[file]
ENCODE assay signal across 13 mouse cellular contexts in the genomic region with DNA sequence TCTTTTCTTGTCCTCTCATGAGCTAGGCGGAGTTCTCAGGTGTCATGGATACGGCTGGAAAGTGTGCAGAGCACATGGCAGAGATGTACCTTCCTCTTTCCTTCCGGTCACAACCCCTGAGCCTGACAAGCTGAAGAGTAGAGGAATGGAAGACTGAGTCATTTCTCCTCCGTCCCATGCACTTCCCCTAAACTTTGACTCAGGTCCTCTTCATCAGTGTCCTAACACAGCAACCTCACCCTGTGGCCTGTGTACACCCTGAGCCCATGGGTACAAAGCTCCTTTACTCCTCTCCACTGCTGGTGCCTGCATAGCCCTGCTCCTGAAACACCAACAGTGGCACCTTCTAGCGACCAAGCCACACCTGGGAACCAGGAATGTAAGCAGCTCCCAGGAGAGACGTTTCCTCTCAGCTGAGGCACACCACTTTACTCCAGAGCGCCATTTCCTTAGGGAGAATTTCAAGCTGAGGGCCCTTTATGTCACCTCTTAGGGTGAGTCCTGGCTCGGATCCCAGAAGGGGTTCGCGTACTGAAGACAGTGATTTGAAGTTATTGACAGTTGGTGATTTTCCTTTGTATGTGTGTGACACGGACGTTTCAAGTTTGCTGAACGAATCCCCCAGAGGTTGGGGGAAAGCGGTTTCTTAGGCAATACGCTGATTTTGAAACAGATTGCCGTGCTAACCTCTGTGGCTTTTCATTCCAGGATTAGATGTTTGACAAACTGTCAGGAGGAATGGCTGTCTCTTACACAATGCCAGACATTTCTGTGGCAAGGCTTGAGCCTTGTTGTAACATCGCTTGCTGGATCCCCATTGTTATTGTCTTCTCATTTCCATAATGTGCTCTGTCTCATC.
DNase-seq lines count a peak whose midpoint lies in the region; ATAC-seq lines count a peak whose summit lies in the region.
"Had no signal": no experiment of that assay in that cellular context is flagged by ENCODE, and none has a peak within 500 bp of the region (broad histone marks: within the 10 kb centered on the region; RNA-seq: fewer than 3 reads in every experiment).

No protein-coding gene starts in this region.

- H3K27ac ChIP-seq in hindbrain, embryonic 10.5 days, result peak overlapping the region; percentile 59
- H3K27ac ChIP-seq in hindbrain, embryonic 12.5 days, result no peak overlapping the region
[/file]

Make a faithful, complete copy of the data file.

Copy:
ENCODE assay signal across 13 mouse cellular contexts in the genomic region with DNA sequence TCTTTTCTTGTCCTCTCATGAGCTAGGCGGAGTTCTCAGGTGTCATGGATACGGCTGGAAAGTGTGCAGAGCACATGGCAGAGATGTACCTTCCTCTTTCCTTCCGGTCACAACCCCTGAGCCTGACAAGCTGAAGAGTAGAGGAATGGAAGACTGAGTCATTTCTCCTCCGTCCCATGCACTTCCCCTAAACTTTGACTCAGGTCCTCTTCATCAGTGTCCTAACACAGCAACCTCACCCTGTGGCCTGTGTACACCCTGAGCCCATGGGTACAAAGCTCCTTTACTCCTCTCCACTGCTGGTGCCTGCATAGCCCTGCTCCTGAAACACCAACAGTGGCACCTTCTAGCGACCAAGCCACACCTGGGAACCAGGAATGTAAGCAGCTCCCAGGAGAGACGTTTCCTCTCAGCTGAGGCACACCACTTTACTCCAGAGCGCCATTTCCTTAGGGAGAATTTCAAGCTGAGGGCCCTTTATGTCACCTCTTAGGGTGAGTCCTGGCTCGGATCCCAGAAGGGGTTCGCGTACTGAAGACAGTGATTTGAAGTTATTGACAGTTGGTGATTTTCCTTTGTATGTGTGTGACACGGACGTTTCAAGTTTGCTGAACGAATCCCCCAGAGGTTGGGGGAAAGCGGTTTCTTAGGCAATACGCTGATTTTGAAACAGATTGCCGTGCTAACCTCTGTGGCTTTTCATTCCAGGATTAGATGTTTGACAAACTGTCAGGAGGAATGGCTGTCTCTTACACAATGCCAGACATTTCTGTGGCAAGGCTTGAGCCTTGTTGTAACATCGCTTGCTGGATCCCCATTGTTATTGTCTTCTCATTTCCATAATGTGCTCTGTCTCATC.
DNase-seq lines count a peak whose midpoint lies in the region; ATAC-seq lines count a peak whose summit lies in the region.
"Had no signal": no experiment of that assay in that cellular context is flagged by ENCODE, and none has a peak within 500 bp of the region (broad histone marks: within the 10 kb centered on the region; RNA-seq: fewer than 3 reads in every experiment).

No protein-coding gene starts in this region.

- H3K27ac ChIP-seq in hindbrain, embryonic 10.5 days, result peak overlapping the region; percentile 59
- H3K27ac ChIP-seq in hindbrain, embryonic 12.5 days, result no peak overlapping the region